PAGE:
Nadhim Zahawi is a member of the BIS Select Committee, the Party’s Policy Board and MP for Stratford on Avon.
Financial regulation is rarely invoked as a Conservative achievement. This is understandable, since stress tests and capital adequacy ratios and macroprudential frameworks are not exactly doorstep material. Yet I would argue we should be proud of what we’ve done to reform a system that so utterly failed the British people seven years ago.
The structure we inherited was designed by Gordon Brown and Ed Balls, who laboured under the belief that boom-bust cycles were a thing of the past. In 1997, the Bank of England was granted operational independence over monetary policy. Responsibility for banking supervision was then transferred from the Bank to the Financial Services Authority (FSA), which Brown told to adopt a ‘”light touch approach”.
This created an artificial split between the goals of monetary policy – keeping inflation on target – and financial policy – keeping the financial system solvent and safe. The Bank set interest rates without regard to the size of bank balance sheets, and the FSA supervised individual banks but lacked the clout and policy tools to manage the system as a whole. The result was that by 2007 the banks held debts worth six times UK GDP. Household debt was higher than any G7 country ever.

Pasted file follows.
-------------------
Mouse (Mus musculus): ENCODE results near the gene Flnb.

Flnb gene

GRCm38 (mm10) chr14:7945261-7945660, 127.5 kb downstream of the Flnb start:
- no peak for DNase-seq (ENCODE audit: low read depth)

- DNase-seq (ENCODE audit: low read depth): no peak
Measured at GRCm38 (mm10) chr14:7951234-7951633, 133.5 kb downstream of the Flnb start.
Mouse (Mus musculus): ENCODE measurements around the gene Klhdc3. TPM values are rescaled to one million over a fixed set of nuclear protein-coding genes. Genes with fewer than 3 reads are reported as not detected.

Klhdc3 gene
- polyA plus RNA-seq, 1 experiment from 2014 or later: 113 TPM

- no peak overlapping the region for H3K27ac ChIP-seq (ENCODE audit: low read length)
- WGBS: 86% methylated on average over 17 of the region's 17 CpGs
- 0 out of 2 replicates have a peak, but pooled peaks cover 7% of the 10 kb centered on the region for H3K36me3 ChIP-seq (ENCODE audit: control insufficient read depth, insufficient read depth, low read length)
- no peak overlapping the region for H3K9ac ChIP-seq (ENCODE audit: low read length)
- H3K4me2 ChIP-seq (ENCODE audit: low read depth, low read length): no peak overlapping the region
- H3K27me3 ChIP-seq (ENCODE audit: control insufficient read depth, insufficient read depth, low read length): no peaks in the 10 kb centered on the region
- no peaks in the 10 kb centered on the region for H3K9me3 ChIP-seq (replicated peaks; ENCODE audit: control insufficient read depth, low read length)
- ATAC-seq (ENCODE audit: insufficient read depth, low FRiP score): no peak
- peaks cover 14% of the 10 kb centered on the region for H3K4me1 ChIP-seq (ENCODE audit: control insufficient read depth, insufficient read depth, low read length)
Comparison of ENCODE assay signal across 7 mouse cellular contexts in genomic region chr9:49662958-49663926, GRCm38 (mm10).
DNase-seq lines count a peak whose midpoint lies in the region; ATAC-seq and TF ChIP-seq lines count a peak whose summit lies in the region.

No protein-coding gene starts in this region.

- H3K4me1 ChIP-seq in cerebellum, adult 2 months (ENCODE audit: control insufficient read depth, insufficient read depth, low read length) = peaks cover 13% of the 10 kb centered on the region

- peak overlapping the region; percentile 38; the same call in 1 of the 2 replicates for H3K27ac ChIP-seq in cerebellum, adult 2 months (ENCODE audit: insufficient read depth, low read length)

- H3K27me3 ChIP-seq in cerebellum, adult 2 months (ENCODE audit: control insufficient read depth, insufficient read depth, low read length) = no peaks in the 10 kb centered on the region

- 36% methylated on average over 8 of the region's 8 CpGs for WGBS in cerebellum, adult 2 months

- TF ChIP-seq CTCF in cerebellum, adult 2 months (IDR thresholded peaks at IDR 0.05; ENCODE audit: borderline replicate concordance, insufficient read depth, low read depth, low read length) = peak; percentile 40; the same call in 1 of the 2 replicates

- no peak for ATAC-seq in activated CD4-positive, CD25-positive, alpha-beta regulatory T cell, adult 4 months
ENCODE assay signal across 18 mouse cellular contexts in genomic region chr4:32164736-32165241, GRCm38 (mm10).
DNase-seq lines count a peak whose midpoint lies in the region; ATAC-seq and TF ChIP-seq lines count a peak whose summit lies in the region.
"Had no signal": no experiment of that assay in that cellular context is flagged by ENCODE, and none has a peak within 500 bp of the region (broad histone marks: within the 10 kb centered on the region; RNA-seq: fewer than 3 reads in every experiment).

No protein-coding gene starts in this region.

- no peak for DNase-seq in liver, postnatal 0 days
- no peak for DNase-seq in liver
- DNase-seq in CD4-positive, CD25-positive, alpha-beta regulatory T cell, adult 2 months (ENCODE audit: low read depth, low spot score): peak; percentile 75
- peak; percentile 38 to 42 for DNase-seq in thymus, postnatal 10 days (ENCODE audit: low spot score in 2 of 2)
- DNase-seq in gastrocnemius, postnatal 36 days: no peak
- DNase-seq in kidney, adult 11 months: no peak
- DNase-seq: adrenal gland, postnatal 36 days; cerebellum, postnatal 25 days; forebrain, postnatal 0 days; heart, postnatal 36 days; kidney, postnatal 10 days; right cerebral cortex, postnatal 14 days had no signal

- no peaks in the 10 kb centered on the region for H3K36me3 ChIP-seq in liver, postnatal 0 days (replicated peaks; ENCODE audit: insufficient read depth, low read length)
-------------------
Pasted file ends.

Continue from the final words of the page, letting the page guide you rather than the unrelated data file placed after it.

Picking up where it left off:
The debate about whether “too little” regulation caused the crash is simplistic. FSA regulation was “light-touch” only in a narrow technical sense. The prevailing philosophy was that rather than attempting to restrict the kind of risks that banks took, regulators should instead ensure that banks understood and controlled those risks themselves. This required a massive expansion in the size and complexity of the rulebook, with the number of pages in the FSA handbook increasing from 2,730 in 2001 to 9,283 in 2008. The thinking was that if banks could demonstrate in meticulous detail that they had complied with all the rules then this amounted to objective proof that they understood all the risks.